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Pensée #3: Henri Nouwen on Broken Ministry

Whether we try to enter into a dislocated world, relate to a convulsive generation, or speak to a dying person, our service will not be perceived as authentic unless it comes from a heart wounded by the suffering about which we speak.

~Henri Nouwen, The Wounded Healer, p.4

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2 thoughts on “Pensée #3: Henri Nouwen on Broken Ministry

  1. The great Nouwen. Thank you.

    In exchange, here’s this, from a comment made to a blog post (not mine) about the atonement–as I recall, it was about the new Tony Jones book. The writer is thinking back to discussions he had with his parents as a kid. Powerful stuff:

    “… The Why of Jesus: Jesus did not come to earth to be crucified and tortured to buy back God’s favor. He came to live, preach, set an example, start a spiritual movement, and then die as all humans die, and then to resurrect, to show all humans that they too will go on to another life. He could have died peacefully in his sleep, then have risen, mission accomplished. That was it.

    “… Historic Reality: But Jesus entered into human history at a certain point, where cruel executions for defying the authorities often occurred. Jesus was not exempt from the conditions of his age.

    “… Why accept torture and death? Jesus was not a mere victim of historical circumstance. Jesus actively chose to let events take their course and visit cruel sufferings on Him. He accepted torture and death out of solidarity with humanity, which had known and still knows so much evil, with so many human beings torturing and killing others. Jesus, out of love, wanted to be fully at one with suffering humanity. Not necessary, but appropriate for his mission of teaching humanity to show loving respect for all human beings. By knowing the worst of human suffering he stands with all who have been wronged or have known the deep sorrows that our losses can bring.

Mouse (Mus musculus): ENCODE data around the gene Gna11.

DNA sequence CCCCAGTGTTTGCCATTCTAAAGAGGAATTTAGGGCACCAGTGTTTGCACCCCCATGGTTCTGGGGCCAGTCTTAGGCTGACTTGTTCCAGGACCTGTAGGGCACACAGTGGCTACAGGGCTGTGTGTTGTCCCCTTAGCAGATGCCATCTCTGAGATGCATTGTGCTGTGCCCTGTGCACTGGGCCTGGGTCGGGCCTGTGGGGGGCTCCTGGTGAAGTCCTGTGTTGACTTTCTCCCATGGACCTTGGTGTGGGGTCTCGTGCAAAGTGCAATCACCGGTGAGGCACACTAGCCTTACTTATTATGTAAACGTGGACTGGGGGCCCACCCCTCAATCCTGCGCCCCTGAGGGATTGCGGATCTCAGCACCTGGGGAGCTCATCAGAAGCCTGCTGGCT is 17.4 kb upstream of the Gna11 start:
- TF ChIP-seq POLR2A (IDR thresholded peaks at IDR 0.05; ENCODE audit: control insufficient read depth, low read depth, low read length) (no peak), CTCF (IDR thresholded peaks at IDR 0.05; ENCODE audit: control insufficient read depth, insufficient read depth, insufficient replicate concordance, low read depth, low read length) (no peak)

“Shortly after weeks of these discussions I had a dream. In my catholic school, during one of our Ignatian meditation periods (visualizing events in the life of Jesus), I saw Jesus in the Garden of Gethsemene asking God to let this cup pass. I asked “What cup?” Jesus responded by showing me what he saw: the Christian church, and Christians, making people suffer the way He suffered, the church persecuting people, acting like self-righteous demons. This was the cup that he had to drink. In founding his spiritual movement it was inevitable that some human beings would use His teachings to somehow justify being cruel and unjust to other human beings. The founding of his religion could not be separated from human history. My reaction was: “Why are you showing me this? I’m just a little boy.” Then the visualization or dream or whatever it was ended. I never thought it was a real vision from God, just my imagination putting things together, making sense of things for me.”

    Stunning!

    Posted by nanbush | April 10, 2012, 4:21 pm
    • Wow…that is powerful. William Cavanaugh has a really cool chapter (not nearly as poetic, though) in his book Migrations of the Holy where he talks about the sins, failings, evils, AND sufferings of the Church as being the wounds and brokenness of the Body of Christ. A high ecclesiology has to theologically deal with the sufferings of Jesus and the sinfulness of the Church, His Body, somehow or another.

      Thanks so much for sharing, Nan. You are such a blessing and an encouragement to me.

      Posted by dmwilliams83 | April 10, 2012, 4:51 pm

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NCSU Graduate Christian Fellowship

Hi! I'm David, the campus minister for InterVarsity's graduate and faculty ministries at NC State and Meredith College. I hope you'll join me as I learn to "practice resurrection" in the City of Oaks, in her universities, and in the wider world. You can contact me at dmwilliams83@gmail.com

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